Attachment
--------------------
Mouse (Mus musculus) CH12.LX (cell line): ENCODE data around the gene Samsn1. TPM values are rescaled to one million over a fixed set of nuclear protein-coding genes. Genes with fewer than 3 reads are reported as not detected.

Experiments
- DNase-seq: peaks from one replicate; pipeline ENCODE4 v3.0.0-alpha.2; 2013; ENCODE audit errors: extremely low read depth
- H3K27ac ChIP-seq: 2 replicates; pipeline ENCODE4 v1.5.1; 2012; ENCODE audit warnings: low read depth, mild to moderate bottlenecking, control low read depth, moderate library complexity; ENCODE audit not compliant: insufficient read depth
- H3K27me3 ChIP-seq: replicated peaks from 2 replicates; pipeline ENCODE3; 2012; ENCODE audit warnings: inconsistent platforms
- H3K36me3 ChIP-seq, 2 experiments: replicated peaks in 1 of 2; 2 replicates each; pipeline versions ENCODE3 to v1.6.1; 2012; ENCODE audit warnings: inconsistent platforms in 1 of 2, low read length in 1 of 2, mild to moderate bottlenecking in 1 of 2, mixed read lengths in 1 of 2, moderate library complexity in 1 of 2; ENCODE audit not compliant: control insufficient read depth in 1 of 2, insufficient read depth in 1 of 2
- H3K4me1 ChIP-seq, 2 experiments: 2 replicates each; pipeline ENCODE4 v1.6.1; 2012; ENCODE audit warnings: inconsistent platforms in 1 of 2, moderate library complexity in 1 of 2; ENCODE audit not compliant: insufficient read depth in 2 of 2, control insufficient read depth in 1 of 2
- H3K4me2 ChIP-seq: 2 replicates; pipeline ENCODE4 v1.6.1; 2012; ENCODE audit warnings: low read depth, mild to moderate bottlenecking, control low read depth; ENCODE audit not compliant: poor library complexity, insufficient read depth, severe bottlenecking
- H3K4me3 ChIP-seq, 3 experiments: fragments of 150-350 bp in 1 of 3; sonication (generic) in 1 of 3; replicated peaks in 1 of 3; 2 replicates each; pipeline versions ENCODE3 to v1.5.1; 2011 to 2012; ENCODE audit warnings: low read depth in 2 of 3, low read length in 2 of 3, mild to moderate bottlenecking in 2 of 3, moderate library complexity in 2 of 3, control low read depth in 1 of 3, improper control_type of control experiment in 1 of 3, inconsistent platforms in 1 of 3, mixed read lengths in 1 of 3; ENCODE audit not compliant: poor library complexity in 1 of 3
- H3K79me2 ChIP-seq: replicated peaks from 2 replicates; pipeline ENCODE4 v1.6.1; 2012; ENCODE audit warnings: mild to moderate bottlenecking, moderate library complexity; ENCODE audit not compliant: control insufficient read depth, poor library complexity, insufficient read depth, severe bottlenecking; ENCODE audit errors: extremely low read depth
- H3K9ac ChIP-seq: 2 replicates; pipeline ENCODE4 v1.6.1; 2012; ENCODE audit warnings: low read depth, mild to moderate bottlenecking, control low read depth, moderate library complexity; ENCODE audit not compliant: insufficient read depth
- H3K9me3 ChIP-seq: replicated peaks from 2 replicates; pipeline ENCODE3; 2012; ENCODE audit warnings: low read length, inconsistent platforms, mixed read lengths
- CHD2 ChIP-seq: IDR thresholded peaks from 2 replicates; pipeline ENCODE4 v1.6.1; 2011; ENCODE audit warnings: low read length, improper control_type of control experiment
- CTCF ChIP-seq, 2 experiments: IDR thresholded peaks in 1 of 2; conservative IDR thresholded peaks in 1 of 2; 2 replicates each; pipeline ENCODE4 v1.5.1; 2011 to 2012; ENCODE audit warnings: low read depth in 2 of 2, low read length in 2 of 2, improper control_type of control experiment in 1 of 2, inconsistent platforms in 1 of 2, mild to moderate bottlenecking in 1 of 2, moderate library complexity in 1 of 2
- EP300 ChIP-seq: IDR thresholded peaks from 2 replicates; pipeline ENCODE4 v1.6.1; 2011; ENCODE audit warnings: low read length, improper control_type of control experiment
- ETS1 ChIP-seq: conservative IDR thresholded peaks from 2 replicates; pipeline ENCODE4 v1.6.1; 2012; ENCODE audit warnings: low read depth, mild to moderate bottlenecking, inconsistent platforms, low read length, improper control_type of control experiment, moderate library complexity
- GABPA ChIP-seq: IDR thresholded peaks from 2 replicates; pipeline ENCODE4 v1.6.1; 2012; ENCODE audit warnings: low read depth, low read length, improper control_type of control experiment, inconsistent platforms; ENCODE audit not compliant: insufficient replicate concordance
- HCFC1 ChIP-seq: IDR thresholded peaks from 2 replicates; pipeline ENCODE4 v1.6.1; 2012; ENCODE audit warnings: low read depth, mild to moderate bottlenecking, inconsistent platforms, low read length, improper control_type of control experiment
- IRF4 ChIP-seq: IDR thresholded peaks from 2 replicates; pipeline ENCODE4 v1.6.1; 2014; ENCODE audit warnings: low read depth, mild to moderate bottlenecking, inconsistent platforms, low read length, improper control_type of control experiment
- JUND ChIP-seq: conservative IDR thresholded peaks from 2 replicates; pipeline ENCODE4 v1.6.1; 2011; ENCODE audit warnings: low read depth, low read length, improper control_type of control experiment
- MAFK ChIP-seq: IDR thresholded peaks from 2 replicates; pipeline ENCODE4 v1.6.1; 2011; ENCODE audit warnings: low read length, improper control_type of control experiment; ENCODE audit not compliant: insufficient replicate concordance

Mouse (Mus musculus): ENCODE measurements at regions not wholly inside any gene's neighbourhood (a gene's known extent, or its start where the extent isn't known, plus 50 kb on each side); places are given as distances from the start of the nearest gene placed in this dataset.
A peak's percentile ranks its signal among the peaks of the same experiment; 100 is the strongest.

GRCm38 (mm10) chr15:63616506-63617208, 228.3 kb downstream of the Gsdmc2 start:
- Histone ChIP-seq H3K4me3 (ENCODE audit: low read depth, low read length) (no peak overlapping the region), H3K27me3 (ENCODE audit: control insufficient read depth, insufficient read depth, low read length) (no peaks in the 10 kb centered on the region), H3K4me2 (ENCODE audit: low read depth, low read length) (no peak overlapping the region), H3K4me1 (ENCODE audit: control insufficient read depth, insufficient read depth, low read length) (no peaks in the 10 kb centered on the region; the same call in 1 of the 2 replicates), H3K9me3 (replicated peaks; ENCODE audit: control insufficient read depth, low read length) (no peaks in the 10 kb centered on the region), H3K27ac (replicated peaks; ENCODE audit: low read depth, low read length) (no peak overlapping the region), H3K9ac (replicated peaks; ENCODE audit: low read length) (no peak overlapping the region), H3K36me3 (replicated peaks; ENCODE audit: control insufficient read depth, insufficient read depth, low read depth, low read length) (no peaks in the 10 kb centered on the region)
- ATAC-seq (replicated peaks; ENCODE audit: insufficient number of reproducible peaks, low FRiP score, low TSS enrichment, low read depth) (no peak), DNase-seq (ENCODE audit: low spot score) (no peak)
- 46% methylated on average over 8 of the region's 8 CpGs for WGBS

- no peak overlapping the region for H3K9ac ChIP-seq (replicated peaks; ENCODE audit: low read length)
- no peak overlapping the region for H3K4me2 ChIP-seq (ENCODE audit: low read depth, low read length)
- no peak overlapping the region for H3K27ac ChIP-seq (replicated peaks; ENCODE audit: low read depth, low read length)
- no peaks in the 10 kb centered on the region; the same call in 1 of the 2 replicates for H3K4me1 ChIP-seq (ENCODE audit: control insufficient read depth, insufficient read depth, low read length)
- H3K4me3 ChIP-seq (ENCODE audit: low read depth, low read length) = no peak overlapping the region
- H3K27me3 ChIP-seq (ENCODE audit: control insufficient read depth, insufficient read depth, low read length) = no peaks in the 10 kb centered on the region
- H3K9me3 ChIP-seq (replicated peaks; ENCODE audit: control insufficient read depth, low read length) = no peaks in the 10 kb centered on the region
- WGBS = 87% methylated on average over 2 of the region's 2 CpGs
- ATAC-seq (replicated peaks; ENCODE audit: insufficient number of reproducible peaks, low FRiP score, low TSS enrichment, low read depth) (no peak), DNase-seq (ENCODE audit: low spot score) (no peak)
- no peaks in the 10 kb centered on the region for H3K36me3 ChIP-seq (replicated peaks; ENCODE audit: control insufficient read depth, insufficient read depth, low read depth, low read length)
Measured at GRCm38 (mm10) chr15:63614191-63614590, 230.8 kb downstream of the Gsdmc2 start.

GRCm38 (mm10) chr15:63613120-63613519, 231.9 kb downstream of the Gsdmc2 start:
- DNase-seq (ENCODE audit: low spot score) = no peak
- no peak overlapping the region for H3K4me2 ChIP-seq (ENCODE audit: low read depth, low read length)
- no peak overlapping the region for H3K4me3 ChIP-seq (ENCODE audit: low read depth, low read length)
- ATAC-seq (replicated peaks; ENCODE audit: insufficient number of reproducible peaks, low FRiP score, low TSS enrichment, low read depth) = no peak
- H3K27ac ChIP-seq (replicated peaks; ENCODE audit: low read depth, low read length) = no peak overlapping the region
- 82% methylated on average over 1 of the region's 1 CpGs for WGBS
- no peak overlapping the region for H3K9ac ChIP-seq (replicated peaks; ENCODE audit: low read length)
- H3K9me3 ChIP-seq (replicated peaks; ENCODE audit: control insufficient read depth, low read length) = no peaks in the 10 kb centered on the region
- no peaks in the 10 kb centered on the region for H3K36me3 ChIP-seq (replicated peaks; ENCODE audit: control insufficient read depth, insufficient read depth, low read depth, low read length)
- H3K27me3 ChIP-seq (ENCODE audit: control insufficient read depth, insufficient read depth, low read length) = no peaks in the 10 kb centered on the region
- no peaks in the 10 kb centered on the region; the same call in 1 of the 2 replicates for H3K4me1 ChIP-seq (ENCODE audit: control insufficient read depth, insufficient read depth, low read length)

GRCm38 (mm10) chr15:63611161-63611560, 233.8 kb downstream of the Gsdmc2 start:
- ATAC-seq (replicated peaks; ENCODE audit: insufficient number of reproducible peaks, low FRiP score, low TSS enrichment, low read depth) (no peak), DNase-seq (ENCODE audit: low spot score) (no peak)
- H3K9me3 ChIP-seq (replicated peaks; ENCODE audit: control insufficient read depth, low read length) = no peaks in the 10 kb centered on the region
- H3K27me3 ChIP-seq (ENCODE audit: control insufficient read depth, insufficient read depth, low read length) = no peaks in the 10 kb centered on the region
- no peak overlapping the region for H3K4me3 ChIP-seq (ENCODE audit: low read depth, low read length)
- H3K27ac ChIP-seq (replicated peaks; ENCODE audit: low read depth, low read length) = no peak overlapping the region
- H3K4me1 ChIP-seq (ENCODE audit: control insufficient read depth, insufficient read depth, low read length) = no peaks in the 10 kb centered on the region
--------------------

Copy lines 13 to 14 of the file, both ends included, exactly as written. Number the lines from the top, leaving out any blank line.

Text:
- CHD2 ChIP-seq: IDR thresholded peaks from 2 replicates; pipeline ENCODE4 v1.6.1; 2011; ENCODE audit warnings: low read length, improper control_type of control experiment
- CTCF ChIP-seq, 2 experiments: IDR thresholded peaks in 1 of 2; conservative IDR thresholded peaks in 1 of 2; 2 replicates each; pipeline ENCODE4 v1.5.1; 2011 to 2012; ENCODE audit warnings: low read depth in 2 of 2, low read length in 2 of 2, improper control_type of control experiment in 1 of 2, inconsistent platforms in 1 of 2, mild to moderate bottlenecking in 1 of 2, moderate library complexity in 1 of 2